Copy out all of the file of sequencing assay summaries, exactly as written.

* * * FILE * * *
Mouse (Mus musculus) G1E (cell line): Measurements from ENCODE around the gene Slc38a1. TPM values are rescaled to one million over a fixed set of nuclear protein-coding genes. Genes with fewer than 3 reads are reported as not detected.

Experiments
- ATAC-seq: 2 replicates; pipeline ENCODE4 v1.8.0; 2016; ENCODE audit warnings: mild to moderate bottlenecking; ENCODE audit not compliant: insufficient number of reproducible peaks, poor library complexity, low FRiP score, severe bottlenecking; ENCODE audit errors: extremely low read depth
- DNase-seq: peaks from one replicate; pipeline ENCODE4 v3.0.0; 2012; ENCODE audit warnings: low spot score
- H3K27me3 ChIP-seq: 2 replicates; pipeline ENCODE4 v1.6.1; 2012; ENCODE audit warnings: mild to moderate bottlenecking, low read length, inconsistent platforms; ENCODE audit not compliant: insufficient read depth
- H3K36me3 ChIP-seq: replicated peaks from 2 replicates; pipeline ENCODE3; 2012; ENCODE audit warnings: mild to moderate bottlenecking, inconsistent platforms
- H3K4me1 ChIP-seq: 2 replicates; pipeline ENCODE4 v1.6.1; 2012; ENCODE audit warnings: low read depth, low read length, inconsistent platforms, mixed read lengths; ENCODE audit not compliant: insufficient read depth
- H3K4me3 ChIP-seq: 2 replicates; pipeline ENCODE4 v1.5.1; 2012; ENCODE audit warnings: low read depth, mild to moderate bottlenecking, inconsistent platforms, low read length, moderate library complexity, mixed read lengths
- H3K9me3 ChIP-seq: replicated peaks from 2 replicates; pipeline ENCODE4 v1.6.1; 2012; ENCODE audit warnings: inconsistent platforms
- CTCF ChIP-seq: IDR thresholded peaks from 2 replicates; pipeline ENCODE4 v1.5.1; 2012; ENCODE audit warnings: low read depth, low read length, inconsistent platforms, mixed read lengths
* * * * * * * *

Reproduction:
Mouse (Mus musculus) G1E (cell line): Measurements from ENCODE around the gene Slc38a1. TPM values are rescaled to one million over a fixed set of nuclear protein-coding genes. Genes with fewer than 3 reads are reported as not detected.

Experiments
- ATAC-seq: 2 replicates; pipeline ENCODE4 v1.8.0; 2016; ENCODE audit warnings: mild to moderate bottlenecking; ENCODE audit not compliant: insufficient number of reproducible peaks, poor library complexity, low FRiP score, severe bottlenecking; ENCODE audit errors: extremely low read depth
- DNase-seq: peaks from one replicate; pipeline ENCODE4 v3.0.0; 2012; ENCODE audit warnings: low spot score
- H3K27me3 ChIP-seq: 2 replicates; pipeline ENCODE4 v1.6.1; 2012; ENCODE audit warnings: mild to moderate bottlenecking, low read length, inconsistent platforms; ENCODE audit not compliant: insufficient read depth
- H3K36me3 ChIP-seq: replicated peaks from 2 replicates; pipeline ENCODE3; 2012; ENCODE audit warnings: mild to moderate bottlenecking, inconsistent platforms
- H3K4me1 ChIP-seq: 2 replicates; pipeline ENCODE4 v1.6.1; 2012; ENCODE audit warnings: low read depth, low read length, inconsistent platforms, mixed read lengths; ENCODE audit not compliant: insufficient read depth
- H3K4me3 ChIP-seq: 2 replicates; pipeline ENCODE4 v1.5.1; 2012; ENCODE audit warnings: low read depth, mild to moderate bottlenecking, inconsistent platforms, low read length, moderate library complexity, mixed read lengths
- H3K9me3 ChIP-seq: replicated peaks from 2 replicates; pipeline ENCODE4 v1.6.1; 2012; ENCODE audit warnings: inconsistent platforms
- CTCF ChIP-seq: IDR thresholded peaks from 2 replicates; pipeline ENCODE4 v1.5.1; 2012; ENCODE audit warnings: low read depth, low read length, inconsistent platforms, mixed read lengths